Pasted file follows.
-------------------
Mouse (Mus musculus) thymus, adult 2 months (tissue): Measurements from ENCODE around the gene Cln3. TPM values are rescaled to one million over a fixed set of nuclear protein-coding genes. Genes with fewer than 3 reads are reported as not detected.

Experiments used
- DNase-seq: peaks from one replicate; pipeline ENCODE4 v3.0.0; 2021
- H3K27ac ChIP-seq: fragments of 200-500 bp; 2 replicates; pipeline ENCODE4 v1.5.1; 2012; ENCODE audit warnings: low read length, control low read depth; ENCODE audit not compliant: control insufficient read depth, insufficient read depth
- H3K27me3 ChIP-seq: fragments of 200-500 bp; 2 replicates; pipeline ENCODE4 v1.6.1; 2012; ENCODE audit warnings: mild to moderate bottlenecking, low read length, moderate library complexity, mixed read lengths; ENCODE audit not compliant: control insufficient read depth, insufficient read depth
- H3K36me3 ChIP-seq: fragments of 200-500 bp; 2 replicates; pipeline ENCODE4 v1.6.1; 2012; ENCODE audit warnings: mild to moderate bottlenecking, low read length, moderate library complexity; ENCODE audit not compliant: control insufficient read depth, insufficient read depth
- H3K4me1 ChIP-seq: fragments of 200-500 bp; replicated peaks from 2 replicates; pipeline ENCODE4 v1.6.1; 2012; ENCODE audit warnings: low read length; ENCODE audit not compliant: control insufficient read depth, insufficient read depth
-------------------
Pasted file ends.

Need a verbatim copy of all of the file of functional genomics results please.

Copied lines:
Mouse (Mus musculus) thymus, adult 2 months (tissue): Measurements from ENCODE around the gene Cln3. TPM values are rescaled to one million over a fixed set of nuclear protein-coding genes. Genes with fewer than 3 reads are reported as not detected.

Experiments used
- DNase-seq: peaks from one replicate; pipeline ENCODE4 v3.0.0; 2021
- H3K27ac ChIP-seq: fragments of 200-500 bp; 2 replicates; pipeline ENCODE4 v1.5.1; 2012; ENCODE audit warnings: low read length, control low read depth; ENCODE audit not compliant: control insufficient read depth, insufficient read depth
- H3K27me3 ChIP-seq: fragments of 200-500 bp; 2 replicates; pipeline ENCODE4 v1.6.1; 2012; ENCODE audit warnings: mild to moderate bottlenecking, low read length, moderate library complexity, mixed read lengths; ENCODE audit not compliant: control insufficient read depth, insufficient read depth
- H3K36me3 ChIP-seq: fragments of 200-500 bp; 2 replicates; pipeline ENCODE4 v1.6.1; 2012; ENCODE audit warnings: mild to moderate bottlenecking, low read length, moderate library complexity; ENCODE audit not compliant: control insufficient read depth, insufficient read depth
- H3K4me1 ChIP-seq: fragments of 200-500 bp; replicated peaks from 2 replicates; pipeline ENCODE4 v1.6.1; 2012; ENCODE audit warnings: low read length; ENCODE audit not compliant: control insufficient read depth, insufficient read depth